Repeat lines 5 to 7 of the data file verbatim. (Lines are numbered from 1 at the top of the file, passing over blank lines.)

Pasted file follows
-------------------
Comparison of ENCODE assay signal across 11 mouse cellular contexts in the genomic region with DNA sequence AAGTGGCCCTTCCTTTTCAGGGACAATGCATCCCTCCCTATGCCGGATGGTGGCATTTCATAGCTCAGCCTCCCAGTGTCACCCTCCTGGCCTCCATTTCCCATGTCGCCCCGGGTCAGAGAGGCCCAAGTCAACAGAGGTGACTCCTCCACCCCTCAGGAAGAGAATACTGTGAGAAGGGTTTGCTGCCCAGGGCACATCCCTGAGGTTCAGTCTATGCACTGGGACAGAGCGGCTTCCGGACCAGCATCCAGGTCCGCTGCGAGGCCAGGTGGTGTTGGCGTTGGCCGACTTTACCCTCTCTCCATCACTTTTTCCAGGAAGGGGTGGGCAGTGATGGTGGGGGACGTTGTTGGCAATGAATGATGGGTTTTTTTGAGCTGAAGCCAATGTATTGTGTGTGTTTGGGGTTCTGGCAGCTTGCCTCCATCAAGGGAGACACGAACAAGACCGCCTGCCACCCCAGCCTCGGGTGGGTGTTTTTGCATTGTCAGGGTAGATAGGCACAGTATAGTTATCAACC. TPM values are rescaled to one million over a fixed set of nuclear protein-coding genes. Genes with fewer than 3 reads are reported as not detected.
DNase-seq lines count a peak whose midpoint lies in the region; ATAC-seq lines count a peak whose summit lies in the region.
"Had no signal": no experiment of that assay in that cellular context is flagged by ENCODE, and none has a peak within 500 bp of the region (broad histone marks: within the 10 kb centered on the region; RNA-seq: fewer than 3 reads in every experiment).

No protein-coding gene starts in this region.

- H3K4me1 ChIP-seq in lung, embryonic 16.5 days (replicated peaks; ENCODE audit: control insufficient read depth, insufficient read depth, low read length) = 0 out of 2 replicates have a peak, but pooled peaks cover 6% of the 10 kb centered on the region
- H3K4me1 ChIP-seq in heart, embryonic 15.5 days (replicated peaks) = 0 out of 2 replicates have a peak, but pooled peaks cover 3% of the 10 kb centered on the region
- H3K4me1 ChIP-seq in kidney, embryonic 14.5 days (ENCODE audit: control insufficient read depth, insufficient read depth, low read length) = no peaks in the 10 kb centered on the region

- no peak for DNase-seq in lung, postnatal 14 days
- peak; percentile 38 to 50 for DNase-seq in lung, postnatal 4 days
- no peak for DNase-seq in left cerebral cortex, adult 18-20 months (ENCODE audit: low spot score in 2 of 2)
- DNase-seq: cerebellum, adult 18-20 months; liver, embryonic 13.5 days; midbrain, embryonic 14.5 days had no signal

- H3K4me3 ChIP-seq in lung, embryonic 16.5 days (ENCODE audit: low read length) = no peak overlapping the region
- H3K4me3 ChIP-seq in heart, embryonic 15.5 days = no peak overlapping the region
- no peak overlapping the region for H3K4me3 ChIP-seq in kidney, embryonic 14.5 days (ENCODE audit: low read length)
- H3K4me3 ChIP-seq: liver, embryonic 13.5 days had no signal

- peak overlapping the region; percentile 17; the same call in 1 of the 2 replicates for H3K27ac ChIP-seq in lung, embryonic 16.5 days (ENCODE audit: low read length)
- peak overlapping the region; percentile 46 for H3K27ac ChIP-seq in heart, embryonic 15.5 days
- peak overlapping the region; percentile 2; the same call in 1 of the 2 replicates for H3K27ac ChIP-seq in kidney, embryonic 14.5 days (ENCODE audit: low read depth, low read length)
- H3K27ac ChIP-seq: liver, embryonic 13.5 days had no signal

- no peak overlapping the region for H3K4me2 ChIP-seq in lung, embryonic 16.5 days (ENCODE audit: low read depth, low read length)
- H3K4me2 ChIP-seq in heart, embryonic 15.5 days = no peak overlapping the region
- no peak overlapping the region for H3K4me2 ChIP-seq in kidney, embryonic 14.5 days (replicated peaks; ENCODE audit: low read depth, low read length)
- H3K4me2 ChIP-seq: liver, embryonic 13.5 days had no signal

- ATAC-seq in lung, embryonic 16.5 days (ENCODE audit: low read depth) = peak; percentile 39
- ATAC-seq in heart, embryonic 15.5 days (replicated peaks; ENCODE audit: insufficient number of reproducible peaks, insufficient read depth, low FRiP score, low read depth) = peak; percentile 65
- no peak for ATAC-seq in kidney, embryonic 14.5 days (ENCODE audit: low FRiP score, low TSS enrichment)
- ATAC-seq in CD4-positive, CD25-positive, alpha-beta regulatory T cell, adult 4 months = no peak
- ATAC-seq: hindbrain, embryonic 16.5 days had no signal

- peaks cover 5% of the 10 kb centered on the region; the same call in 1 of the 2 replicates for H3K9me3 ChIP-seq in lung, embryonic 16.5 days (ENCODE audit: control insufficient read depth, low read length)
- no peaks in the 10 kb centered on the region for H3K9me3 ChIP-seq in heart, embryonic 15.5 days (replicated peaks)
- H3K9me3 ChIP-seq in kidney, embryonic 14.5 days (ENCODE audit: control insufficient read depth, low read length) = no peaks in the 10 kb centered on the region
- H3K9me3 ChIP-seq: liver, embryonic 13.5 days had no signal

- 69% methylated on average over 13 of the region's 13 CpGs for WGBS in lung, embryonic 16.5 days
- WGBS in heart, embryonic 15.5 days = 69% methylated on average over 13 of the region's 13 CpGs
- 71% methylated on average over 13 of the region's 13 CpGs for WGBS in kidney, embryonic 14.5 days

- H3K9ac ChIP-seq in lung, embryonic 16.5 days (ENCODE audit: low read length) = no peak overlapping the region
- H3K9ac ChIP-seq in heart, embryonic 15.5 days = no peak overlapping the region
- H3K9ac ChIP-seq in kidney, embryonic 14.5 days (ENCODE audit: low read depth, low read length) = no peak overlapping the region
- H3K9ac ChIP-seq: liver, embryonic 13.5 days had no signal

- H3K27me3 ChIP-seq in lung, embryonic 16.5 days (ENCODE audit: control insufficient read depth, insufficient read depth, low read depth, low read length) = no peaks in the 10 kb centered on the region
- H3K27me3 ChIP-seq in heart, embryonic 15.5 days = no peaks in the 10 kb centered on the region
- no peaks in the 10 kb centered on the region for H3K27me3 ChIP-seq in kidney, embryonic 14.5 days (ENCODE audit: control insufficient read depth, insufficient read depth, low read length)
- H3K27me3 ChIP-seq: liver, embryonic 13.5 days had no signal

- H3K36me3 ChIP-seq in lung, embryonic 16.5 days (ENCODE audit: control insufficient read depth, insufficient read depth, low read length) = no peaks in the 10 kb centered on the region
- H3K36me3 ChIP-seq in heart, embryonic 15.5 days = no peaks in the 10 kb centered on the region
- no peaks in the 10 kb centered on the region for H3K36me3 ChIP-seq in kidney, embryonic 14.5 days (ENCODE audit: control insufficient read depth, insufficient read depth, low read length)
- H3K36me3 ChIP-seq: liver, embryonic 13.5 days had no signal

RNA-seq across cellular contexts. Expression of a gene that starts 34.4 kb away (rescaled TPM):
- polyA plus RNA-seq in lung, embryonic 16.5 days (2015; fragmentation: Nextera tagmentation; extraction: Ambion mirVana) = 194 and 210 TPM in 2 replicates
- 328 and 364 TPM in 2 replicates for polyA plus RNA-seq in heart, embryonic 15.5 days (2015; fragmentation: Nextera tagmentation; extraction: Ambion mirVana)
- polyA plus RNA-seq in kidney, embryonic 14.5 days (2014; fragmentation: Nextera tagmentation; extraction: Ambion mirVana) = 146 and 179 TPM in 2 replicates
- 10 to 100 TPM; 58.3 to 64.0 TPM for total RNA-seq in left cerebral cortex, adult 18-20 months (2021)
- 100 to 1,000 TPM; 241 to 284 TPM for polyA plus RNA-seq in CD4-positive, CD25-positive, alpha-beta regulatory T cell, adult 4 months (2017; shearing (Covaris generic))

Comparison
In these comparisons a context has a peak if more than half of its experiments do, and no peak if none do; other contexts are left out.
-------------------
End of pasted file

- H3K4me1 ChIP-seq in lung, embryonic 16.5 days (replicated peaks; ENCODE audit: control insufficient read depth, insufficient read depth, low read length) = 0 out of 2 replicates have a peak, but pooled peaks cover 6% of the 10 kb centered on the region
- H3K4me1 ChIP-seq in heart, embryonic 15.5 days (replicated peaks) = 0 out of 2 replicates have a peak, but pooled peaks cover 3% of the 10 kb centered on the region
- H3K4me1 ChIP-seq in kidney, embryonic 14.5 days (ENCODE audit: control insufficient read depth, insufficient read depth, low read length) = no peaks in the 10 kb centered on the region